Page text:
Researchers at HP Labs have built the first working prototypes of an important new electronic component that may lead to instant-on PCs as well as analog computers that process information the way the humain brain does.
The new component is called a memristor, or memory resistor. Up until today, the circuit element had only been described in a series of mathematical equations written by Leon Chua, who in 1971 was an engineering student studying non-linear circuits. Chua knew the circuit element should exist — he even accurately outlined its properties and how it would work. Unfortunately, neither he nor the rest of the engineering community could come up with a physical manifestation that matched his mathematical expression.
Thirty-seven years later, a group of scientists from HP Labs has finally built real working memristors, thus adding a fourth basic circuit element to electrical circuit theory, one that will join the three better-known ones: the capacitor, resistor and the inductor.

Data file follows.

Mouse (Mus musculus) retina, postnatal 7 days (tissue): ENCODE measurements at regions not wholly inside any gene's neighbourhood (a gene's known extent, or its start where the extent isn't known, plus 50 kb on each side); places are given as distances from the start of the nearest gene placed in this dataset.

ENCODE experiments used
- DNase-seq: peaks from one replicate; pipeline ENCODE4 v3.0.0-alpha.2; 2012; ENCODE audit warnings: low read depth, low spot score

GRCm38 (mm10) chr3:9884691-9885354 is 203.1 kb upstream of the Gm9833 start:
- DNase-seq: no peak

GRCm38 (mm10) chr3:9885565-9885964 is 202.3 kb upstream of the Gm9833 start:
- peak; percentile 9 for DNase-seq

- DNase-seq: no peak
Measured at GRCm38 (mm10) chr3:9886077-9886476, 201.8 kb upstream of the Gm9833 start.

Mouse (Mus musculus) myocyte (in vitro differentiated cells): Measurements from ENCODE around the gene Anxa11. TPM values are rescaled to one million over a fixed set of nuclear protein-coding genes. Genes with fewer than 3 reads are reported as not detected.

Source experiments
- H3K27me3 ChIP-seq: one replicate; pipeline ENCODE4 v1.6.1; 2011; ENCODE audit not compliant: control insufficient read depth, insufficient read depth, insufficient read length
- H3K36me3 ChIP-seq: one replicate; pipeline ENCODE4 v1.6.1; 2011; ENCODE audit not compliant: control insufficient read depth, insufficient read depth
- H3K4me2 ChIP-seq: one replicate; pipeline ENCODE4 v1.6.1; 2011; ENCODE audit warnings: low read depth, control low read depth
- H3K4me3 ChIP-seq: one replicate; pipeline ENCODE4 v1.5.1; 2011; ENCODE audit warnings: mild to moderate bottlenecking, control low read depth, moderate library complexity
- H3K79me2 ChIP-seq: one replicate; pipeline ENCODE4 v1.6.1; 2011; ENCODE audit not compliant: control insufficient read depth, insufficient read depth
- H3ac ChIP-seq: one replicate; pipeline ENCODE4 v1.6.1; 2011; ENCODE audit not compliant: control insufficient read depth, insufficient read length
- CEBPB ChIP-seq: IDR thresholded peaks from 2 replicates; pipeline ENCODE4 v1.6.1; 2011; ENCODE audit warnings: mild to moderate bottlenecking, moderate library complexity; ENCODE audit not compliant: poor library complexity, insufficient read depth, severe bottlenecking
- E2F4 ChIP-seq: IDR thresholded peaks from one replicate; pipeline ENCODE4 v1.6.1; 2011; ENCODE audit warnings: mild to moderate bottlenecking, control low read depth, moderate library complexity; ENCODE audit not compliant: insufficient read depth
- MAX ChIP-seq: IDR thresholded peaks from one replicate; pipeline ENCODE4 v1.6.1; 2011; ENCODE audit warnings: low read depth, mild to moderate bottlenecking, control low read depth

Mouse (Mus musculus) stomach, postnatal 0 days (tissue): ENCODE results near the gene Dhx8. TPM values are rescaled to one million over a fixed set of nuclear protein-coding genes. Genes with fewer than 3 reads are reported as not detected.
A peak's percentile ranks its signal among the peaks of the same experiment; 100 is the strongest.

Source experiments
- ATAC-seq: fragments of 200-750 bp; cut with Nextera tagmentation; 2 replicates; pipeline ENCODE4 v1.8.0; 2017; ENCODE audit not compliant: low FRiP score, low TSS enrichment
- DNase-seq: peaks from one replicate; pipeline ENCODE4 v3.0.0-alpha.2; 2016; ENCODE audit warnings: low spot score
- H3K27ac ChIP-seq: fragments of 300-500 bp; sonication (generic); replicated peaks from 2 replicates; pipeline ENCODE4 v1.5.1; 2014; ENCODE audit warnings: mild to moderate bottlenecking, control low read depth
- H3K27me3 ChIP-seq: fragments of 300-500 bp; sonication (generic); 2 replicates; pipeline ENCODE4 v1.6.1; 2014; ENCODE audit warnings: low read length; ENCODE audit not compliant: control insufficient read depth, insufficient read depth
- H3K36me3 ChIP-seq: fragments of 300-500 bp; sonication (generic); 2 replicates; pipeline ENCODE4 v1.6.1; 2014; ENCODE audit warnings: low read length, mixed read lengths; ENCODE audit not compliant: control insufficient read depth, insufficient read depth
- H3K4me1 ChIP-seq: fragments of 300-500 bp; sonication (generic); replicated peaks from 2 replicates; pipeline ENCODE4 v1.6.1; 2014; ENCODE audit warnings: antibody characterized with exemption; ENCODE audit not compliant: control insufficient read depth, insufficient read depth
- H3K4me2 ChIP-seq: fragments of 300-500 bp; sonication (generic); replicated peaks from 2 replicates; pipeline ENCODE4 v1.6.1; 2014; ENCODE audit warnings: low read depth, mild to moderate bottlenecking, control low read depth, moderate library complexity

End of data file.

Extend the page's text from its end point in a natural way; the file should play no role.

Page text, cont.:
Researchers believe the discovery will pave the way for instant-on PCs, more energy-efficient computers, and new analog computers that can process and associate information in a manner similar to that of the human brain.
According to R. Stanley Williams, one of four researchers at HP Labs’ Information and Quantum Systems Lab who made the discovery, the most interesting characteristic of a memristor device is that it remembers the amount of charge that flows through it.
Indeed, Chua’s original idea was that the resistance of a memristor would depend upon how much charge has gone through the device. In other words, you can flow the charge in one direction and the resistance will increase. If you push the charge in the opposite direction it will decrease. Put simply, the resistance of the devices at any point in time is a function of history of the device — or how much charge went through it either forwards or backwards. That simple idea, now that it has been proven, will have profound effect on computing and computer science.